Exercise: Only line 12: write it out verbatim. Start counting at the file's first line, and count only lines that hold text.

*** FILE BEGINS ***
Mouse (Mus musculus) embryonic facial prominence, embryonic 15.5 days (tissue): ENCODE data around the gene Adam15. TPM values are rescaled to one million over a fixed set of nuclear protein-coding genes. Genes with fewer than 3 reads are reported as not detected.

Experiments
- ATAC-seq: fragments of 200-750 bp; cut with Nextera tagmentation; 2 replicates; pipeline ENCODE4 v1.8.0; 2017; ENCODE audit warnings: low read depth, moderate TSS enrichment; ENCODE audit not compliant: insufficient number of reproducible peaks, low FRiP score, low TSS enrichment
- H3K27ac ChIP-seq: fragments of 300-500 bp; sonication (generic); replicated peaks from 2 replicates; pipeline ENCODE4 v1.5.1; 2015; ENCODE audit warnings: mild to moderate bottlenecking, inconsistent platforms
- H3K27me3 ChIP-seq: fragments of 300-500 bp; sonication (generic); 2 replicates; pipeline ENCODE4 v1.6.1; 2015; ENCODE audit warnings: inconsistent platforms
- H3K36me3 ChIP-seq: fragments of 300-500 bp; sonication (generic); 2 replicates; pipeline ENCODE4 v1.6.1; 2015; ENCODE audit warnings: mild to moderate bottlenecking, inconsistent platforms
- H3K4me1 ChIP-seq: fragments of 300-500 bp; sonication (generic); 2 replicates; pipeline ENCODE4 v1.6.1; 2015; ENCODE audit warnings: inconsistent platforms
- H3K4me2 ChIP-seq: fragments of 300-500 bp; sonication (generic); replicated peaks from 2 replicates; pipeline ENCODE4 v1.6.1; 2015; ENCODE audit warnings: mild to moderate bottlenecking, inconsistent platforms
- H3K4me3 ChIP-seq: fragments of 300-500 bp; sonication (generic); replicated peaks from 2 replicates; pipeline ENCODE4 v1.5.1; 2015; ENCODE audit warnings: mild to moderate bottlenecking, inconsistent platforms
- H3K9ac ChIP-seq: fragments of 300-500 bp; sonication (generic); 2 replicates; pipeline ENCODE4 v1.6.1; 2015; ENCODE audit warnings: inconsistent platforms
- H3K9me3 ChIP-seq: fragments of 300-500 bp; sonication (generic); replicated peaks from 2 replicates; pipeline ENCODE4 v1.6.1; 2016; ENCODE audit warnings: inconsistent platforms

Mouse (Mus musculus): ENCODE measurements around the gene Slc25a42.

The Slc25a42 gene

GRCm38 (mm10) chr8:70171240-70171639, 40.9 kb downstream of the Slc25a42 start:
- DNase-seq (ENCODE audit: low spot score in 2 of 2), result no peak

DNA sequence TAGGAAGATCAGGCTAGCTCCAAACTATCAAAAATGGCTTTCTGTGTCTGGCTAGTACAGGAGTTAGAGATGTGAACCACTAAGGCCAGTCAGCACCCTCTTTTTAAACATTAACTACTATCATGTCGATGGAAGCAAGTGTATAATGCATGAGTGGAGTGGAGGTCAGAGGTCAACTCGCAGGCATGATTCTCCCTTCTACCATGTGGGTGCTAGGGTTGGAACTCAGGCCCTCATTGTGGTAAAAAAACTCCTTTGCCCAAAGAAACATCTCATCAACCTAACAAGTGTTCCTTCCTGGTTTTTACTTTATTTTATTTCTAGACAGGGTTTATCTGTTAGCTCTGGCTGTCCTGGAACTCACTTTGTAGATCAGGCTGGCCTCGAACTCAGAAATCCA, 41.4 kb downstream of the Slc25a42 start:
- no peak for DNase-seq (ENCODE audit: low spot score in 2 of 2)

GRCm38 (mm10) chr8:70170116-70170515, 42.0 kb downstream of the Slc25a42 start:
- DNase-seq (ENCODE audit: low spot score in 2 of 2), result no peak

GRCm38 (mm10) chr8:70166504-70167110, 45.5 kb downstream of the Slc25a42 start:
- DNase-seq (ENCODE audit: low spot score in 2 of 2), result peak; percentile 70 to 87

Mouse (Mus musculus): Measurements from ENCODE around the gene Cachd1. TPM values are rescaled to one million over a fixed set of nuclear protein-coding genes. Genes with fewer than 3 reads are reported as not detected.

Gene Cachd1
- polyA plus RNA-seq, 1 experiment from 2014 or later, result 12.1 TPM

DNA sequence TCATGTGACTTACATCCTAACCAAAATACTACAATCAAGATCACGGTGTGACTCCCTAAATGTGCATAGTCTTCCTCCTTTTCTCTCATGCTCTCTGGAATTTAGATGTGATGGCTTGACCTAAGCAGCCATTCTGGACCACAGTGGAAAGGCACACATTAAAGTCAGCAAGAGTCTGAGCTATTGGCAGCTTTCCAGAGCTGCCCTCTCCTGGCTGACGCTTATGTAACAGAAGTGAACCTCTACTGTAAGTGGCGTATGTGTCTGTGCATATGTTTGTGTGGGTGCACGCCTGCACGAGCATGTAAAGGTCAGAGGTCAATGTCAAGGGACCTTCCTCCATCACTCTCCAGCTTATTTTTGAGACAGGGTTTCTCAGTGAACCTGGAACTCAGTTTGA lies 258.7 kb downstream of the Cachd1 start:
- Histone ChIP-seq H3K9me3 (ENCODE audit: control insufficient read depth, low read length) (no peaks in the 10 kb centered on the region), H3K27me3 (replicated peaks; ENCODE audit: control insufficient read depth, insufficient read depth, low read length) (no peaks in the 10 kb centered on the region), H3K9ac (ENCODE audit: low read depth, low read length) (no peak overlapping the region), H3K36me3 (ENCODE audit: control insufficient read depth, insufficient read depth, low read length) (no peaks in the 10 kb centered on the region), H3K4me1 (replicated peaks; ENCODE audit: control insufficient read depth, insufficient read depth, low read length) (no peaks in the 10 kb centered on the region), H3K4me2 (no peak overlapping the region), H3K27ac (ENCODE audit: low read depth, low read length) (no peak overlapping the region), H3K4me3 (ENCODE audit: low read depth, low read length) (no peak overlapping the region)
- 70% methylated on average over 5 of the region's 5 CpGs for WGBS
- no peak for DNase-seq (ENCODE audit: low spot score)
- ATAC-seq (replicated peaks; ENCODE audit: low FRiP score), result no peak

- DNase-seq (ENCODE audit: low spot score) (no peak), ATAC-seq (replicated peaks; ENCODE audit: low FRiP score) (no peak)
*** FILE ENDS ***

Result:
Mouse (Mus musculus): ENCODE measurements around the gene Slc25a42.